A self-care approach to common health conditions with Dr. Stephen Ayosanmi

In this column: a self0-care approach to weight management
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Dr. Stephen Ayosanmi, a family physician at the Wells Gray Medical Clinic in Clearwater, offers educational information on self-care and preventative care. (Photo submitted by: WGMC)

Dr. Stephen Ayosanmi

Hello, I’m Dr. Stephen Ayosanmi, a family physician in Clearwater. As a physician, I believe that we can have good health when we choose to be intentional with how we take care of ourselves. Therefore, I will use this column to expand on some self-care approaches to common health conditions. The advice provided in this column is not about medical prescriptions or holistic practices. They can be found online, but I have chosen to write them out for easy access to readers.

Self-care refers to the actions individuals take to maintain their physical, mental, and emotional well-being. It encompasses a broad range of activities, from basic daily tasks like eating nutritiously and getting enough sleep to more intentional practices like exercise, meditation, hobbies, and seeking therapy or counseling when needed.

Essentially, self-care is about prioritizing your own needs and taking proactive steps to nurture your overall health and happiness. It’s not just about indulgence or relaxation; it’s about creating habits and routines that support your long-term well-being. In simple terms, I see self-care as what you do to care for yourself.

In this issue, I will discuss the self-care approach to weight management. Our body weight is usually measured with a weighing scale, which has a metric unit of kilograms (kg) or pounds (lbs). In Canada, we use the Standard International Unit (SI unit), and the SI unit for weight is the kg.

Weight measurement could mostly be categorized into four areas: low weight, normal weight, overweight, and obesity. However, the category you belong to depends on your height. To objectively categorize our weight, we mostly use the body mass index (BMI) and/or weight circumference. BMI is widely used in clinics, and to categorize individual weights using the BMI, we use the following numbers as cut-offs:

- Low weight (underweight): BMI < 18.5kg/m²

- Normal BMI: 18.5 – 24.9 kg/m²

- Overweight BMI: 25 – 29.9 kg/m²

- Obesity BMI: > 30 kg/m²

Since you now know the BMI, you can test yourself and see if you can estimate your weight level. Technology can make it easy for you to estimate your BMI by inputting your weight and height into a BMI mobile app on your smartphone or web browser.

Now, let us look at some self-care tips to help manage our weight:

1. Balanced Diet: Start by changing your eating habits. A balanced diet is vital to weight loss. Include a lot of fruits, vegetables, whole grains, lean proteins, and low-fat dairy products in your diet. Avoid high-calorie, less nutritious foods and watch your portion sizes. Follow the Canada Food Guide as provided on the website of Health Canada.

2. Exercise: Regular physical activity is crucial for weight management. Incorporate both aerobic activities and strength training into your weekly routine. Activities could range from walking, jogging, swimming, and cycling to lifting weights, yoga, or pilates.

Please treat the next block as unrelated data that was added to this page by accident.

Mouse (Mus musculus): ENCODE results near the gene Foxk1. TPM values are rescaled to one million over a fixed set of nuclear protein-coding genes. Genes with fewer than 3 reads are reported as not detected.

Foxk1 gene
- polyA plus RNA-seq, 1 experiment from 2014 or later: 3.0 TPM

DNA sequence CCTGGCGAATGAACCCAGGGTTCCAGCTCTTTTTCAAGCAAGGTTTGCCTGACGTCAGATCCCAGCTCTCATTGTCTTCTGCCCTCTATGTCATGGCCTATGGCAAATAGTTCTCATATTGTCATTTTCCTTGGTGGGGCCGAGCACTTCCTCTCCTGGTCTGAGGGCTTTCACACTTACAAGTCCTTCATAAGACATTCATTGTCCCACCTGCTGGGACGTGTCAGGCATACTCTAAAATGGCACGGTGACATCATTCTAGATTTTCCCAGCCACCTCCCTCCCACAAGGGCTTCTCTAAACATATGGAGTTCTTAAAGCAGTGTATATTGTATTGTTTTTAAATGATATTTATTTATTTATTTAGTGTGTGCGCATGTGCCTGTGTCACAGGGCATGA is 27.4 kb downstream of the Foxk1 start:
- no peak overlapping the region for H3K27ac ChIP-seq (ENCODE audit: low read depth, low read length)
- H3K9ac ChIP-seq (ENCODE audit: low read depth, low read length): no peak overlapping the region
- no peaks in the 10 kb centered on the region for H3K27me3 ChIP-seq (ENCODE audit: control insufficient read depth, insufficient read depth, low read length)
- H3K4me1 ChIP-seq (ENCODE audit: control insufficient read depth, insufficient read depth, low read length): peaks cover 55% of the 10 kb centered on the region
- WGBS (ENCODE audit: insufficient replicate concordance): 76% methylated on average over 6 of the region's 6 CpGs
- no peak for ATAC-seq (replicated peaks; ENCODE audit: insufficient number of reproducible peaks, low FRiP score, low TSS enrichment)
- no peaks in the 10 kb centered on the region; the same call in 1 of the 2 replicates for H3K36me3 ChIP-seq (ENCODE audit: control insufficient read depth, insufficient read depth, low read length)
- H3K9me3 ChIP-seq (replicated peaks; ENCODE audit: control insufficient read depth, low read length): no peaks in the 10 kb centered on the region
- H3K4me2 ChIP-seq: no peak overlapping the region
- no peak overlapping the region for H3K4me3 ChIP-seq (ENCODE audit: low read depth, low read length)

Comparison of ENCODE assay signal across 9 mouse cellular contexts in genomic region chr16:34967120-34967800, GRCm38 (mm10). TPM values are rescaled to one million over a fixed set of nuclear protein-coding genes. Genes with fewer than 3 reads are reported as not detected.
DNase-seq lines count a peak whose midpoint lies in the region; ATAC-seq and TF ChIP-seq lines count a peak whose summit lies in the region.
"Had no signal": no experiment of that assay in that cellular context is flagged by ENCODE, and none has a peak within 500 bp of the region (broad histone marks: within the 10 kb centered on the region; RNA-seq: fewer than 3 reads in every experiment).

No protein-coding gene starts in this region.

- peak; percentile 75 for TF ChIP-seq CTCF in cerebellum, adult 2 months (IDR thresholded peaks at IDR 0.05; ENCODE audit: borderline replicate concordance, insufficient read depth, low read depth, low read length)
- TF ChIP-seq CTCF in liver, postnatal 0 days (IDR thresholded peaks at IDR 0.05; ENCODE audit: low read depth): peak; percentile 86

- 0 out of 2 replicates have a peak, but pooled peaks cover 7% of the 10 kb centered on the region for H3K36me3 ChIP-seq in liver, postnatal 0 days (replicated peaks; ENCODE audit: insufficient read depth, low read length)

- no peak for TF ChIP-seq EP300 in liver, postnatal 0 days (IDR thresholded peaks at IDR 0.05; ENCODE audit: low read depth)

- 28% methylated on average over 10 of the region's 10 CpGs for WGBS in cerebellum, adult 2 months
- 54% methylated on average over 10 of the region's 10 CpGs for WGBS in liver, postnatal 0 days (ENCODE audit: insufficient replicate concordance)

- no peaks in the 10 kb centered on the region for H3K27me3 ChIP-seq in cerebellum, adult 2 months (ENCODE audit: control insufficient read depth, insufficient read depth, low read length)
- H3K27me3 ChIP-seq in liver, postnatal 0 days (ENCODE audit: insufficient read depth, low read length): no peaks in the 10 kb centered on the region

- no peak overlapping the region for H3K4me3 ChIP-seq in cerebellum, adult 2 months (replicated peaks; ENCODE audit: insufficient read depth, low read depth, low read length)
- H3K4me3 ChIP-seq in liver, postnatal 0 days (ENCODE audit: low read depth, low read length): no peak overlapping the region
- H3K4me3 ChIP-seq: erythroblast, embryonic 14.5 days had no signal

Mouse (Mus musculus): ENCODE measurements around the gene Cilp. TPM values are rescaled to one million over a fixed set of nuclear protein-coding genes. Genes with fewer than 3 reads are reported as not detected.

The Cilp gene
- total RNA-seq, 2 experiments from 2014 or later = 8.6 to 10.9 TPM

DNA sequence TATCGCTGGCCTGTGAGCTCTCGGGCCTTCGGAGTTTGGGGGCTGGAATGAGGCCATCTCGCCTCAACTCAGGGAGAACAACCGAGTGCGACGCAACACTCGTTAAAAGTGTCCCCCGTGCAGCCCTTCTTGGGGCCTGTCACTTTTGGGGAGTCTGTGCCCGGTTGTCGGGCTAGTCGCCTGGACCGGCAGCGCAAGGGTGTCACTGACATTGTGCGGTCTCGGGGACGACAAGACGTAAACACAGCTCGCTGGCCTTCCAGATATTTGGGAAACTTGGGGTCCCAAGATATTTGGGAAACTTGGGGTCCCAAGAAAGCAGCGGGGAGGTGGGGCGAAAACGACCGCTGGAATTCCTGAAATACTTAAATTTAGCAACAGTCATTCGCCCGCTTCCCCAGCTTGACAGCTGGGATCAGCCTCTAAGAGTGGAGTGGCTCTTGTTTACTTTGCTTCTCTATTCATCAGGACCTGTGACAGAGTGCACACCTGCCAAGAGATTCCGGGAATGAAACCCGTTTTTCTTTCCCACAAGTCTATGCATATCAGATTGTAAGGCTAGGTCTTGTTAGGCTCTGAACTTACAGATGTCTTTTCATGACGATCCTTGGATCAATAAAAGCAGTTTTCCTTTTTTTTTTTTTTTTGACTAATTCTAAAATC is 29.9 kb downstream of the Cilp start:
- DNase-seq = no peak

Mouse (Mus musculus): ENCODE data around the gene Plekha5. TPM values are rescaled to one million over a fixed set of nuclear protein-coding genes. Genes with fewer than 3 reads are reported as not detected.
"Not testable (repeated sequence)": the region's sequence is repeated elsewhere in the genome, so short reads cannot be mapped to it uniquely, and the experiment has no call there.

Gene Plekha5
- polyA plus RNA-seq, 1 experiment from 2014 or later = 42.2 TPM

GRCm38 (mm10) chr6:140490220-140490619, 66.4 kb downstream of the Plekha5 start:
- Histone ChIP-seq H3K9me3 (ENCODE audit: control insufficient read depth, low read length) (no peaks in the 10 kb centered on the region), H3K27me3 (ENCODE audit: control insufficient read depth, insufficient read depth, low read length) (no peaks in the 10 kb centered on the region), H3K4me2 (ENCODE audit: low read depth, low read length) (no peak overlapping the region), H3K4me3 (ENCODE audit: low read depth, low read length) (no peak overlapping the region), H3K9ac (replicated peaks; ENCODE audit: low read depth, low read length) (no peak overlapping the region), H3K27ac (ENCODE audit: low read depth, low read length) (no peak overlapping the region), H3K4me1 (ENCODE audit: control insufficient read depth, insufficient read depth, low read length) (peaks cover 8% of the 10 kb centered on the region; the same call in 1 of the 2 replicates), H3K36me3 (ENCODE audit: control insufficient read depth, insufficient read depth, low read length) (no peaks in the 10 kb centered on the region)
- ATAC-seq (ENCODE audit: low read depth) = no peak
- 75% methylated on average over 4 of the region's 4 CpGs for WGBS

3. Hydration: Drinking plenty of water throughout the day can aid digestion, keep you feeling full, and reduce overeating. At least two litres of fluid in a day is recommended.

4. Adequate Sleep: Lack of sleep can interfere with your body’s ability to metabolize food, leading to weight gain. Make sure to get adequate sleep (seven to nine hours) each night.

5. Stress Management: Stress can trigger emotional eating and cravings. Develop a toolbox of stress relief techniques that work for you, whether that means taking walks outdoors, practising meditation or yoga, reading, or having a relaxing bath.

6. Regular Check-ups: Frequent medical check-ups can help monitor your progress and health concerns related to obesity. It can also help you prevent the complications resulting from excess weight.

7. Mindful Eating: Pay attention to what you’re eating and savour each bite. If possible, avoid distractions like TV or work while eating. Listening to your body’s hunger and satiety cues can help you maintain a healthier relationship with food.

8. Support System: Seeking support from family, friends, or joining a support group can help immensely. They can keep you motivated, help you stay accountable, and make the journey easier and enjoyable.

9. Positive Self-Talk: Maintain a positive attitude towards your body and weight loss journey. Negative self-talk or being overly critical can hamper your progress.

10. Consistency: Remember, losing weight and keeping it off requires consistent efforts. There will be challenges and setbacks, but staying committed to your health goals is key.

Please consult your health care provider for a personalized plan that considers your overall health, lifestyle, and preferences. Always consult a health care provider before starting a new exercise or diet regimen.

If you have any question about today’s topic or want to suggest a medical condition you would like to know more about in this column, send an email to [email protected].

Dr. Stephen Ayosanmi is a family physician at the Wells Gray Medical Clinic in Clearwater. Along with his wife and four children, he enjoys living in the North Thompson Valley. His major was in preventative medicine and self care.